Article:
The cases that were filed against her months ago have not yet gone to trial.  Her arrest comes just one week after she spoke out against attempts by the military’s intelligence wing, Directorate General Forces Intelligence (DGFI) to break up the two major political parties and create a new party of handpicked leaders with dubious track records.

Over 200,000 individuals remain arrested for up to six months now under these Emergency Powers.  Of these, only a dozen or so cases have gone to trial.  One former minister has been sentenced by a special tribunal to 12 years imprisonment for possessing 21 bottles of alcohol in his home without paying import duties on them.  No other charges were brought against him.

The military continues to maintain an indefinite state of emergency, now going on six months and all constitutional rights remain suspended.  I urge you to uphold international human rights laws in pressing the military government of Bangladesh to release Sheikh Hasina immediately.  The charges against her should be prosecuted under the code of criminal procedure, not under the Emergency Powers Rule.  I would further urge you to press the Bangladesh military to lift the ongoing state of emergency, as continuing it indefinitely is equivalent to Martial Law.”

Let me clarify one specific point. Sajib Wajed Joy mentioned that Hasina was not arrested on any specific criminal charge, which is false. Hasina had been arrested on a specific case of extortion, which is punishable crime under the existing Penal Code of Bangladesh.

Commenting on the letter from Joy, one of the political analysts in United States, who has excellent command over Bangladesh issues said, “First of all, Sheikh Hasina amassed her tremendous fortune through the same corrupt means as did her BNP rivals; and for this she deserves to be punished.  There could be debate as to who was worse the BNP or Awami League, but that is quite secondary to the fact that both parties have given proven to be terrible stewards for Bangladesh.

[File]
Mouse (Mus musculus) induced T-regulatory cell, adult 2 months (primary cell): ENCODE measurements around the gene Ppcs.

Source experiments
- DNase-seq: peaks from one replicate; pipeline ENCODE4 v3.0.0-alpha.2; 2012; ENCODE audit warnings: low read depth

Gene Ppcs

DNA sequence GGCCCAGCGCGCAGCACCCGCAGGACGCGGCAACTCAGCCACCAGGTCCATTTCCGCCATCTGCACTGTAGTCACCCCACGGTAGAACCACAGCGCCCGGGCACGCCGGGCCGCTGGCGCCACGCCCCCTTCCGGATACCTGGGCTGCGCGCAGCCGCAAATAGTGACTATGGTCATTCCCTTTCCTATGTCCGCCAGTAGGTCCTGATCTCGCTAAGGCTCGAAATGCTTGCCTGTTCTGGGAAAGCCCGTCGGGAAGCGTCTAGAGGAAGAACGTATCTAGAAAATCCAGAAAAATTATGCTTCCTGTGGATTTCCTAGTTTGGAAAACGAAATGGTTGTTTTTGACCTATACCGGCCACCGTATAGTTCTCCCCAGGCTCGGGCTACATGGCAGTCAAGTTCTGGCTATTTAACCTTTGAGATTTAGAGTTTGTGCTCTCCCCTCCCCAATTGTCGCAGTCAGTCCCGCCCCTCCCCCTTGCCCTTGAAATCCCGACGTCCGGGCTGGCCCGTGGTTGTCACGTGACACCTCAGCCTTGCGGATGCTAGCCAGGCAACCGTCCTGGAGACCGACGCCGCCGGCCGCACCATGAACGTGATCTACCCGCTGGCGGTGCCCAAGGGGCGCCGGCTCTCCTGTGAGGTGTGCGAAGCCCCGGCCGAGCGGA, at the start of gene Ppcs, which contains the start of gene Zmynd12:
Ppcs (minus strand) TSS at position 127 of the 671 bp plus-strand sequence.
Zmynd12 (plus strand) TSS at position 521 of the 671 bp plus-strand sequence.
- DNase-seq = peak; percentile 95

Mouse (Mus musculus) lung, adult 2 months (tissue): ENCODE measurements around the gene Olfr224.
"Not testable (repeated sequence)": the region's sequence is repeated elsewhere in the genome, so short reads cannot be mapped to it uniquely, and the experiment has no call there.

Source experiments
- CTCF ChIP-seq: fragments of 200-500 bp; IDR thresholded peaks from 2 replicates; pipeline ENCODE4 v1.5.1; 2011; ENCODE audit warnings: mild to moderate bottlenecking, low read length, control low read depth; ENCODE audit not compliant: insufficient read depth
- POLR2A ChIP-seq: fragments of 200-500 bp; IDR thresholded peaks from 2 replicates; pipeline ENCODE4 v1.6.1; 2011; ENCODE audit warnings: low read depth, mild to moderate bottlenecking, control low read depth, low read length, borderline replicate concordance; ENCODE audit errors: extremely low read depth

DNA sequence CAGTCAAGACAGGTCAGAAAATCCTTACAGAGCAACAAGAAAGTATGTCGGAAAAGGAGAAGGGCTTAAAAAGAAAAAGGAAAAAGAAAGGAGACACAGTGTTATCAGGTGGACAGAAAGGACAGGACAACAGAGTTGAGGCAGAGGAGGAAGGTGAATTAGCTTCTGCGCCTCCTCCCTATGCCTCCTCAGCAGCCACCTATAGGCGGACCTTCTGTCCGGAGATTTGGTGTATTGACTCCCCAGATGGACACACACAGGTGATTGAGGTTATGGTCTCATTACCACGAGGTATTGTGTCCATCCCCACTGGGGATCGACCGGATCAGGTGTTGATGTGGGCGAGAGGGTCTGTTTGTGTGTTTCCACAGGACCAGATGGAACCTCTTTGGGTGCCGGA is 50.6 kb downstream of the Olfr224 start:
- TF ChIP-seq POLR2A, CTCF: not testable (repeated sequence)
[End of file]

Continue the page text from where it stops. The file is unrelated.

Second, Joy benefited from the corruption that allowed his family to amass great wealth.

Third, it is not at all uncommon for their to be arrests and suspensions of certain rights in States of Emergency.  What did he expect would occur when his mother stood before her people and said she would "shut down the nation" with street violence, even though she already had the world community supporting her position on the elections.  She demonstrated then and at other times that her real concern is her power as opposed to the good of the nation.

Fourth, let us also remember that the State of Emergency was declared under rules of the Bangladeshi constitution and continues to operate under it.

Fifth, his claim of 200,000 in custody is unfounded and without any credible evidence.  Moreover, he is ingenuous by throwing out the "up to six months“ of detention since the State of Emergency was declared only six months and a week.  I was in Bangladesh during those first weeks of the State of Emergency.  There were no mass arrests; no killings; and press and other rights were restored rather quickly.  Sedition charges were dropped against journalists who had them for years.

And if he thinks that six months is a long time for a State of Emergency, let's remember that the last time the Turkish military stepped into that country's government, it took three years before elections were held--and Bangladesh politics is much more screwed up than Turkey's were.”
Posted on 19 Jul 2007 by Root
 
 
 

 
 


BLiTZ Publications 2006. All Rights Reserved